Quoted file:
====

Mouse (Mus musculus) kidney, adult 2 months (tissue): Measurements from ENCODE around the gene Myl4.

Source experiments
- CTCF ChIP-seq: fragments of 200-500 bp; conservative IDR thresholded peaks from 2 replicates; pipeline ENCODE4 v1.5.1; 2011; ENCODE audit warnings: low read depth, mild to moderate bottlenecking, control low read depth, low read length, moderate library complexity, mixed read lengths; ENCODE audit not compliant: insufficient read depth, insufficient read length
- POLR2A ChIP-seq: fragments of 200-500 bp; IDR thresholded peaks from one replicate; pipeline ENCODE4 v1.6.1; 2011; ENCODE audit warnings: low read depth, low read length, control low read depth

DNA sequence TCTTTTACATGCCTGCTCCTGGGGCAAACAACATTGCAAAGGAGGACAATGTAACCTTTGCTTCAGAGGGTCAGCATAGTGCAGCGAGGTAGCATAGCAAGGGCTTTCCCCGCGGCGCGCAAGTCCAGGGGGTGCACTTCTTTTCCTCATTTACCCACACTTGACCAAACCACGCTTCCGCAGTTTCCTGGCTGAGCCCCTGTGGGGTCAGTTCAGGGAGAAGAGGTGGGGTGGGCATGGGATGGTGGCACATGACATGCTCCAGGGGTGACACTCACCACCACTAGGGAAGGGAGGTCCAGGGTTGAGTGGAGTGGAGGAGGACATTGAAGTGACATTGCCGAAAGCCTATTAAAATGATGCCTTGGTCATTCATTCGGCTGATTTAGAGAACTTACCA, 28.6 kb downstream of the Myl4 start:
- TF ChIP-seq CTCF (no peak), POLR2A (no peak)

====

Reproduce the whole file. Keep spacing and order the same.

Mouse (Mus musculus) kidney, adult 2 months (tissue): Measurements from ENCODE around the gene Myl4.

Source experiments
- CTCF ChIP-seq: fragments of 200-500 bp; conservative IDR thresholded peaks from 2 replicates; pipeline ENCODE4 v1.5.1; 2011; ENCODE audit warnings: low read depth, mild to moderate bottlenecking, control low read depth, low read length, moderate library complexity, mixed read lengths; ENCODE audit not compliant: insufficient read depth, insufficient read length
- POLR2A ChIP-seq: fragments of 200-500 bp; IDR thresholded peaks from one replicate; pipeline ENCODE4 v1.6.1; 2011; ENCODE audit warnings: low read depth, low read length, control low read depth

DNA sequence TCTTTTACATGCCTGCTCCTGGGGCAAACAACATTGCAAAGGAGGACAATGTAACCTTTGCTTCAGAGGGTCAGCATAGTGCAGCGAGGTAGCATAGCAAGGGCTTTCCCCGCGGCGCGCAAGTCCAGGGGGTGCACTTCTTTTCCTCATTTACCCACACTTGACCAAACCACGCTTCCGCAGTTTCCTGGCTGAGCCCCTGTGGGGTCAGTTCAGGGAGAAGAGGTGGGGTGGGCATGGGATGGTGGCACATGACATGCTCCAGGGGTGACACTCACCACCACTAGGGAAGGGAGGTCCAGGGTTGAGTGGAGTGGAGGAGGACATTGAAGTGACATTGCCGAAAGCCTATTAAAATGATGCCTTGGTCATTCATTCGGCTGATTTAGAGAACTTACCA, 28.6 kb downstream of the Myl4 start:
- TF ChIP-seq CTCF (no peak), POLR2A (no peak)